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### Theory:

Let us do an activity to understand Archimede's principle,
• Tie one end of a string or spring balance to a piece of stone.
• Hang the stone by holding the hook of the balance or the string.
• Note the elongation of the string or the measurement on the spring balance due to the weight of the stone.
• Now, slowly dip the stone in the water in a container.
Archimedes' principle

You can notice that the elongation of the string or the spring balance reading decreases when the stone or weight is gradually lowered in the water. However, there will be no further change when the stone gets fully immersed in the water.

What do you understand from the decrease in the extension of the string or the reading of spring balance?
We know that the elongation or extension produced in the string or the spring balance is due to the weight of the stone. Since the extension decreases once the stone starts to immerse in water, some force acts on the stone in an upward direction. As a result, the net force on the string decreases, the elongation also decreases. As discussed earlier, this upward force exerted by water is known as the force of buoyancy.

What is the measure of the buoyant force experienced by a body? Is it the same in all fluids for a particular body? Do all bodies in a given fluid experience the same buoyant force?
Archimedes’ principle, stated as follows, contain the answer to these questions:
When a body is immersed fully or partially in a fluid, it experiences an upward force equal to the weight of the fluid displaced by it.
$\mathit{Upthrust}=\mathit{Weight}\phantom{\rule{0.147em}{0ex}}\mathit{of}\phantom{\rule{0.147em}{0ex}}\mathit{the}\phantom{\rule{0.147em}{0ex}}\mathit{fluid}\phantom{\rule{0.147em}{0ex}}\mathit{displaced}=\mathit{Apparent}\phantom{\rule{0.147em}{0ex}}\mathit{loss}\phantom{\rule{0.147em}{0ex}}\mathit{of}\phantom{\rule{0.147em}{0ex}}\mathit{weight}\phantom{\rule{0.147em}{0ex}}\mathit{of}\phantom{\rule{0.147em}{0ex}}\mathit{the}\phantom{\rule{0.147em}{0ex}}\mathit{body}$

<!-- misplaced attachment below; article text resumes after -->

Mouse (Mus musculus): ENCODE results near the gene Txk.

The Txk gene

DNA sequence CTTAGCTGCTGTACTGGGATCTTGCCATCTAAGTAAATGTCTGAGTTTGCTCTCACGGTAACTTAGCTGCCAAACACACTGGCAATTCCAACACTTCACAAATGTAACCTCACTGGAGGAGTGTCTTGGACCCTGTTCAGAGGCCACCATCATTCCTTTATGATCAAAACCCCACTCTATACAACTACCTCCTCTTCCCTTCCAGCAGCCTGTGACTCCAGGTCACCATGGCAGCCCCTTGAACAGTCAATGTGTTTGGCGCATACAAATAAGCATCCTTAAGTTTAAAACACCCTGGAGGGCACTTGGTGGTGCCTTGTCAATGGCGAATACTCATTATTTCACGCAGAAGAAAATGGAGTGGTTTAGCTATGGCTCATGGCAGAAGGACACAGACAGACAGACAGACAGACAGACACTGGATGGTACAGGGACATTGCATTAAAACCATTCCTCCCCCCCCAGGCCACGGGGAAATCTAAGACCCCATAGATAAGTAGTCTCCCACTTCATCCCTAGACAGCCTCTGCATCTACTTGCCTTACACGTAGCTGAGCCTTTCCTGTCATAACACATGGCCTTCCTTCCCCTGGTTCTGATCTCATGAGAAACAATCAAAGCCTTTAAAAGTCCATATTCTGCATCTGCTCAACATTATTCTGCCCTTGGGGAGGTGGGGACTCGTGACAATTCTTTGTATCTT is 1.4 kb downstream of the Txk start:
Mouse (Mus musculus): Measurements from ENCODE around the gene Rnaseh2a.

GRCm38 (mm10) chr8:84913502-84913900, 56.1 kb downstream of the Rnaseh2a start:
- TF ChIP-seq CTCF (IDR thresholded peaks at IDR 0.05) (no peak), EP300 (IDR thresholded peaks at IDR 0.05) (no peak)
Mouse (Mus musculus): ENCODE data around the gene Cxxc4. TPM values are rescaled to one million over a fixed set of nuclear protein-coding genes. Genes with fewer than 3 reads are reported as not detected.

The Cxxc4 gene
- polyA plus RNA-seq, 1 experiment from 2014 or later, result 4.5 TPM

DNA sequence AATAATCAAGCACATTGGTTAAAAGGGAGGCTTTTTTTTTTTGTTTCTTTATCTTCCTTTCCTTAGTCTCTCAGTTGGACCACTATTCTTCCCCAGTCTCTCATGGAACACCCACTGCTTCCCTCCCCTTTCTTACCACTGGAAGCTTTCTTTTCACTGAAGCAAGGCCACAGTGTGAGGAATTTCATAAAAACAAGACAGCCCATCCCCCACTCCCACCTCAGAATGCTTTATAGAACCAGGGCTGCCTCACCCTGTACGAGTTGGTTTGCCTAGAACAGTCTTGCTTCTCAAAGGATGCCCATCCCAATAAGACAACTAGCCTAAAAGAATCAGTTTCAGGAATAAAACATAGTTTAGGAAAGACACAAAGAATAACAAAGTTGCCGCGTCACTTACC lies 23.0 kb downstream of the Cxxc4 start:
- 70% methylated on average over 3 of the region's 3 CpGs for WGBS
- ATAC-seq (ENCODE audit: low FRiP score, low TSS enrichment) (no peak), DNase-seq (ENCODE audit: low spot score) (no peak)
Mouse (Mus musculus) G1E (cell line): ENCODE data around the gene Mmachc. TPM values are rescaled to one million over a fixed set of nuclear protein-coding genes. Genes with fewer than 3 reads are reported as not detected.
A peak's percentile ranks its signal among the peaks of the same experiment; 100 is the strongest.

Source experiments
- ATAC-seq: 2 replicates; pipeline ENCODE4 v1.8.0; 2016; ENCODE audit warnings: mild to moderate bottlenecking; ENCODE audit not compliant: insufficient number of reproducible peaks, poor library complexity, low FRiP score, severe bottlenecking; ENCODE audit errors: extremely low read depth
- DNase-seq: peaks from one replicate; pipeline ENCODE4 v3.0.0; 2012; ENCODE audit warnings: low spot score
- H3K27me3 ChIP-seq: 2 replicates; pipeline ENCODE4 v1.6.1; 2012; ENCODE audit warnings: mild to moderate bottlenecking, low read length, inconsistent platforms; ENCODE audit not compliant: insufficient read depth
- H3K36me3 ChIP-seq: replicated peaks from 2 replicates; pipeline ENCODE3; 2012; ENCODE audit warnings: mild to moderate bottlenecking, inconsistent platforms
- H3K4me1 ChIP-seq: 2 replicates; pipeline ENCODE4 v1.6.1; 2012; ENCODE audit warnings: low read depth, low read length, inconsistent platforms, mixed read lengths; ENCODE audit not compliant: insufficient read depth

The apparent weight of an object can be found by using the below formula,
$\mathit{Apparent}\phantom{\rule{0.147em}{0ex}}\mathit{weight}\phantom{\rule{0.147em}{0ex}}\mathit{of}\phantom{\rule{0.147em}{0ex}}\mathit{an}\phantom{\rule{0.147em}{0ex}}\mathit{object}=\mathit{True}\phantom{\rule{0.147em}{0ex}}\mathit{weight}\phantom{\rule{0.147em}{0ex}}\mathit{of}\phantom{\rule{0.147em}{0ex}}\mathit{an}\phantom{\rule{0.147em}{0ex}}\mathit{object}\phantom{\rule{0.147em}{0ex}}\mathit{in}\phantom{\rule{0.147em}{0ex}}\mathit{air}-\mathit{upthrust}\left(\mathit{liquid}\phantom{\rule{0.147em}{0ex}}\mathit{displaced}\phantom{\rule{0.147em}{0ex}}\mathit{by}\phantom{\rule{0.147em}{0ex}}\mathit{object}\right)$
Archimedes’ principle has a lot of applications in real life. It is used in designing ships, aeroplanes and submarines. A lactometer and hydrometer, which determine milk sample purity and the density of liquids, respectively, work on the Archimedes principle.
Archimedes' principle in the design of ships
Archimedes' principle
Archimedes, a Greek scientist, discovered the principle after noticing that the water in a bathtub overflowed when he stepped into it. He rushed through the streets shouting “Eureka!”, which means “I have got it”.
This knowledge leads him to find the purity of the gold in the crown made for the king. His work in the field of mechanics and geometry made him famous. His understanding of levers, pulleys, wheels, and-axle helped the Greek army fight against the Roman army.